In the eight football games pitting the BYU Cougars versus the Washington Huskies, each of the contests has been filled with significance for Cougar fans and the team, for better or worse.
After the Cougars captured the college football national championship in 1984, there was an outcry from a number of sources that BYU had not played a tough enough schedule to qualify for that distinct honor. An interesting opportunity then ensued. The 1985 BYU team would play three universities whose teams had won Jan. 1, 1985, bowl games. Boston College had won the Cotton Bowl, UCLA had won the Fiesta Bowl and Washington defeated Oklahoma and the bombastic Barry Switzer in the Orange Bowl to finish second to BYU in the national polls.
The 1985 contest between the reigning No. 1 and 2 teams in the nation was played at Cougar Stadium. BYU completely dominated Washington, 31-3, and put to rest the notion that the Cougars couldn't play with the "Big Boys." While it is true that the Huskies and Cougars were not the same squads as the 1984 teams, they were the same programs, and both were coming off momentum-inducing seasons. It was a statement game and one that will live well in Cougar fandom lore.
The next year, the Cougars got a comeuppance in Seattle. Coming into the third game of the season, BYU had gone more than seven years with only 12 losses, and only two of those losses were by more than seven points. In other words, if the Cougars lost a game, at least it would be close. After a 52-21 spanking by the Huskies, the Cougar fortunes changed, and it would be another 10 years before BYU lost less than three games in a season.
Interestingly enough it was that very year when the Cougars lost less than three games in a season, the glorious 1996 year, that a loss to Washington in Seattle was the only blemish on the Cougars' 14-1 record. The loss prevented the team from playing a game in the Bowl Alliance, the precursor to the BCS. The season ended with a Jan. 1 comeback win over Kansas State, but Washington had managed to put a dent in the Cougar juggernaut.
It didn't take long for the Huskies to do some damage again to Cougar fan hopes. After the 1996 season, fans expected a continuation of the magic, but the Huskies put that hope to rest with a big 42-20 win in Provo, and followed that with a win over the Cougars in Seattle in 1998. That may not seem so significant, but the Cougars had started that season with a close seven-point loss at Alabama, and then followed with a 26-6 trouncing of Arizona State in Provo. Then came Washington to spoil the party.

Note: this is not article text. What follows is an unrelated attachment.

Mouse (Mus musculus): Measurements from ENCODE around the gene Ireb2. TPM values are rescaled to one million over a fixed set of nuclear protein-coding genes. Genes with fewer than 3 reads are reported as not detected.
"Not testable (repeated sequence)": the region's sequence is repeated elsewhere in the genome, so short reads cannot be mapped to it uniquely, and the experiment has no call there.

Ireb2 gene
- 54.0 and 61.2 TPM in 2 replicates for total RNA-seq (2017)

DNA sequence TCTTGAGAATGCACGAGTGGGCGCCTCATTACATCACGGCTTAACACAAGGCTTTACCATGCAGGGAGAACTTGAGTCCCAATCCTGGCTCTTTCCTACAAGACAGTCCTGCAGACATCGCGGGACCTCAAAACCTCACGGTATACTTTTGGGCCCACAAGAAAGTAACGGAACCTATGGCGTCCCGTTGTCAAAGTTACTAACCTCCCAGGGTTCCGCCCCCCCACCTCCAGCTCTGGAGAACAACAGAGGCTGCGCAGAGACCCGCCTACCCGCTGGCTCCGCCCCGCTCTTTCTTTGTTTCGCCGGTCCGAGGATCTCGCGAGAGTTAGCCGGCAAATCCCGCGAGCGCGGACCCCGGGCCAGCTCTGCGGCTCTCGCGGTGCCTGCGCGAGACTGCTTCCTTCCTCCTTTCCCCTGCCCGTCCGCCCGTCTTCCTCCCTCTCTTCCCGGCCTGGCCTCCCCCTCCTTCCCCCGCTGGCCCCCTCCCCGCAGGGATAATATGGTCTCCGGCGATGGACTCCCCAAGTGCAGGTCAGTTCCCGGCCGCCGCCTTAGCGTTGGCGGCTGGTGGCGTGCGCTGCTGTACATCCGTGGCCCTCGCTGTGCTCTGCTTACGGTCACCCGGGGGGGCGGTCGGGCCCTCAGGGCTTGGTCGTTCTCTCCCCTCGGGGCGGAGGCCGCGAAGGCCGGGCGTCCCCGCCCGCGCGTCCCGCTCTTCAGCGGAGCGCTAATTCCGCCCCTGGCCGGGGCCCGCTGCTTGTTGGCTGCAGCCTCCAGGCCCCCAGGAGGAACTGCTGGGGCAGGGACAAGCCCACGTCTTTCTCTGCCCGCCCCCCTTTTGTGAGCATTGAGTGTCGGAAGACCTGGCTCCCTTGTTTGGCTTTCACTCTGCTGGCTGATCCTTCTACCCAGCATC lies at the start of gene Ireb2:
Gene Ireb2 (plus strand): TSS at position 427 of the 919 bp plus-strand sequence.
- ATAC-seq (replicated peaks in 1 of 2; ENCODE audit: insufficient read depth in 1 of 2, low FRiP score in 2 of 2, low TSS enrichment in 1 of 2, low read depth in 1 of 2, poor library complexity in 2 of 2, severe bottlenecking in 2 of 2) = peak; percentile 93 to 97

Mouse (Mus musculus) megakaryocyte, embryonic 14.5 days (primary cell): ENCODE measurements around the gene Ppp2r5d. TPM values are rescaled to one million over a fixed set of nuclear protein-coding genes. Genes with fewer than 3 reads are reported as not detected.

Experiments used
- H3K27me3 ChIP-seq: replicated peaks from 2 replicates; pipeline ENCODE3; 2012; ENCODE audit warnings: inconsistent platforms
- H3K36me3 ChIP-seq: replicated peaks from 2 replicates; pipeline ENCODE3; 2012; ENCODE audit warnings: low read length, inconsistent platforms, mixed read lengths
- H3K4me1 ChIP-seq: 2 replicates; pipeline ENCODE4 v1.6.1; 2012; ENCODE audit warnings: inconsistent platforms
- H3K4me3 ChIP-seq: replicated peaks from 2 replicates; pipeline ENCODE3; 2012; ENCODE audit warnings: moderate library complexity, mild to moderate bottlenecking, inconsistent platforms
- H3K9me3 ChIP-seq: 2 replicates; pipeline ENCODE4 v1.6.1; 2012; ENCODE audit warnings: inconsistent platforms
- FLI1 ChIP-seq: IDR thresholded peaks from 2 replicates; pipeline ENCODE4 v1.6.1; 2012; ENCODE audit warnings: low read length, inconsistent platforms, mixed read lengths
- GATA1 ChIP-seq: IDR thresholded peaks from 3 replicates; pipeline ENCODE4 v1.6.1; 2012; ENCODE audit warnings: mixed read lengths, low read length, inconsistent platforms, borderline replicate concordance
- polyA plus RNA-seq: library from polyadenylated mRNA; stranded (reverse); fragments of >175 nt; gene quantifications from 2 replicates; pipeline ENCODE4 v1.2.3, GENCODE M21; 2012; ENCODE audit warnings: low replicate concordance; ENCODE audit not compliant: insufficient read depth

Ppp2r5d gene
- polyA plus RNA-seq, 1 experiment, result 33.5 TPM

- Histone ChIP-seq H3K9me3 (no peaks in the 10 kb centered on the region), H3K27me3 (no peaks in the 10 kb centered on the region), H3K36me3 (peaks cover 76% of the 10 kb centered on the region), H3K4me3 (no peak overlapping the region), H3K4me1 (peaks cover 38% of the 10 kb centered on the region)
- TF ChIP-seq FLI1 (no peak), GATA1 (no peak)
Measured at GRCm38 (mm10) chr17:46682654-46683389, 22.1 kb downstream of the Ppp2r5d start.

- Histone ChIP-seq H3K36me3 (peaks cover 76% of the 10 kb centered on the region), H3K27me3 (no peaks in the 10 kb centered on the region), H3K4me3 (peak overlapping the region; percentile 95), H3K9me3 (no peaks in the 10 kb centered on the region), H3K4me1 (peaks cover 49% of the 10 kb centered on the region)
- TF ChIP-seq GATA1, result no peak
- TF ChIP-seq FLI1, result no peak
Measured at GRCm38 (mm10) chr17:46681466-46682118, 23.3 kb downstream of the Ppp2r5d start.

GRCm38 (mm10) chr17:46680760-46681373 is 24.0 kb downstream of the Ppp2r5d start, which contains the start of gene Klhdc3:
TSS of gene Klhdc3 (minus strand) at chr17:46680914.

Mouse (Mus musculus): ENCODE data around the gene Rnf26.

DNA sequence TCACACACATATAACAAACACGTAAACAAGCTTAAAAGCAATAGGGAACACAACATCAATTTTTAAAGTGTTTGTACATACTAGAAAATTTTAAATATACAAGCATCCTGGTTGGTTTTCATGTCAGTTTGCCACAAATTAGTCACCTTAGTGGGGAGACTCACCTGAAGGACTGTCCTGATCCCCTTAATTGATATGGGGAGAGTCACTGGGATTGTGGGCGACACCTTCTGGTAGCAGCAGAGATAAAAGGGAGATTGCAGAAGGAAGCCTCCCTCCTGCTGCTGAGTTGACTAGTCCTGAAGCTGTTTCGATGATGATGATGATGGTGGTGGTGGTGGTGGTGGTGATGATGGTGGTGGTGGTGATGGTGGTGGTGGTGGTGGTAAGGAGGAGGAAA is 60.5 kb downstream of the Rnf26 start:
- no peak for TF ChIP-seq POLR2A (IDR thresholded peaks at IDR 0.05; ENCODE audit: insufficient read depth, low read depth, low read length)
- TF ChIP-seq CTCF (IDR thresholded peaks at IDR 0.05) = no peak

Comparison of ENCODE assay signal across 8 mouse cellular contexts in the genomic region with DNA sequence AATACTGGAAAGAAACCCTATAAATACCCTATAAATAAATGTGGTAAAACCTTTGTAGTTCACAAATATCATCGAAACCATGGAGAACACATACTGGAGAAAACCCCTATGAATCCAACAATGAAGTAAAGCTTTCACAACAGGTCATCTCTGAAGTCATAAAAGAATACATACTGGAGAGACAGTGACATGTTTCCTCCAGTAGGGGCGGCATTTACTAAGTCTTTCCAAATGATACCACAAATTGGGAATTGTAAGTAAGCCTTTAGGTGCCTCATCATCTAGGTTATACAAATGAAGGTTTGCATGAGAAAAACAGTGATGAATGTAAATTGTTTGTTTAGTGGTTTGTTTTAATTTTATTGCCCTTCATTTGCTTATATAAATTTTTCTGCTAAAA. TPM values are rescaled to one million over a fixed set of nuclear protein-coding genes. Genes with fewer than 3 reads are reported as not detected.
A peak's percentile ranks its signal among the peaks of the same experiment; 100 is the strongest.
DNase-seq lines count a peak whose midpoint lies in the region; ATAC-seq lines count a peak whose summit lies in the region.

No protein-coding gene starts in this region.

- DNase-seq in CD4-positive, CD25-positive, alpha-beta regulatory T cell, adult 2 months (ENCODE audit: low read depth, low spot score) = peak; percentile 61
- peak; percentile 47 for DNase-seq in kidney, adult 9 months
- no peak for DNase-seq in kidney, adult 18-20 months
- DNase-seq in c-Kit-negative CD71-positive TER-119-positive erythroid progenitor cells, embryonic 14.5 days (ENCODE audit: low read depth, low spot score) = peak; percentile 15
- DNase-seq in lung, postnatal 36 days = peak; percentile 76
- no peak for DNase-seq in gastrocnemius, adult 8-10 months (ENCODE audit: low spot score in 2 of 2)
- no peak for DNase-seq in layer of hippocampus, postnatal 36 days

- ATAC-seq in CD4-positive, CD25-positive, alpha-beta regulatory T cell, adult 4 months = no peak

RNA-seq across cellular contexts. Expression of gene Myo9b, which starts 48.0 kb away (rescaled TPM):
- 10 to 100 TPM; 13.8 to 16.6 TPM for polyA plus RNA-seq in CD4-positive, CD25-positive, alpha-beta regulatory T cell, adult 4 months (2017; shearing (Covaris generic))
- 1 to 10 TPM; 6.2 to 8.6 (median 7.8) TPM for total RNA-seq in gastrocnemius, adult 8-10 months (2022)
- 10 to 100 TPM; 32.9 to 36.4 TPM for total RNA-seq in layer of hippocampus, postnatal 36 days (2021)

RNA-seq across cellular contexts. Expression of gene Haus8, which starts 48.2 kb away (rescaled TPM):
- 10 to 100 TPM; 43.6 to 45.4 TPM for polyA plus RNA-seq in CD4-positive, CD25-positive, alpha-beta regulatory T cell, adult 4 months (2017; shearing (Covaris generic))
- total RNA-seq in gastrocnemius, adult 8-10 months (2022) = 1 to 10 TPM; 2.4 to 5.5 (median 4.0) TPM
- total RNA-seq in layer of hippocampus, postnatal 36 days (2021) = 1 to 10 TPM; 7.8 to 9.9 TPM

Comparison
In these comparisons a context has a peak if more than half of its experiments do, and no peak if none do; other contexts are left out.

The Cougars got some revenge in 1999 with a highly entertaining season-opening win over the Huskies in dramatic fashion. Then-BYU Athletic Director Val Hale saw his son Chris catch a touchdown bomb from Kevin Feterik in the last few minutes of the exciting game, with the Cougars recording a 35-28 win.
The series resumed in 2008 when the Max Hall-led Cougars traveled to Seattle to face quarterback Jake Locker and the ill-fated Huskies, who would not win a game that year. They almost did, but a controversial celebration penalty on Locker cost the Huskies 15 yards after a potential game-tying touchdown resulted in a long extra point try, which was blocked by the Cougars to preserve a dramatic 28-27 win. After the 59-0 blowout of UCLA the next week, the Cougars attained lofty national rankings, only to lose three games later in the year. It was nice while it lasted.
In 2010, the last time these two teams faced each other, the rotating tandem of BYU quarterbacks Riley Nelson and touted freshman Jake Heaps provided Cougar fans with a win to start what was to be a checkered season, but still ending with a bowl victory. Washington was rebuilding by then and gave the Cougars a run for their money, but the Cougars prevailed by six.7 comments on this story
Fast forward to 2013 and the Fight Hunger Bowl. Not only are the Huskies and Cougars both standing with identical 8-4 records for the season, but they are also 4-4 in the series. For Cougar fans, a win would give momentum and hope for continuing success in the program, a 7-2 bowl record in the Mendenhall era, and wash the taste from two early season losses that dulled a quite bright and productive remainder of the season. Whatever the outcome, it is going to be significant.
Ken Driggs of Mesa, Ariz., is a BYU graduate and served as Cosmo in the ’60s. Contact him at firstname.lastname@example.org.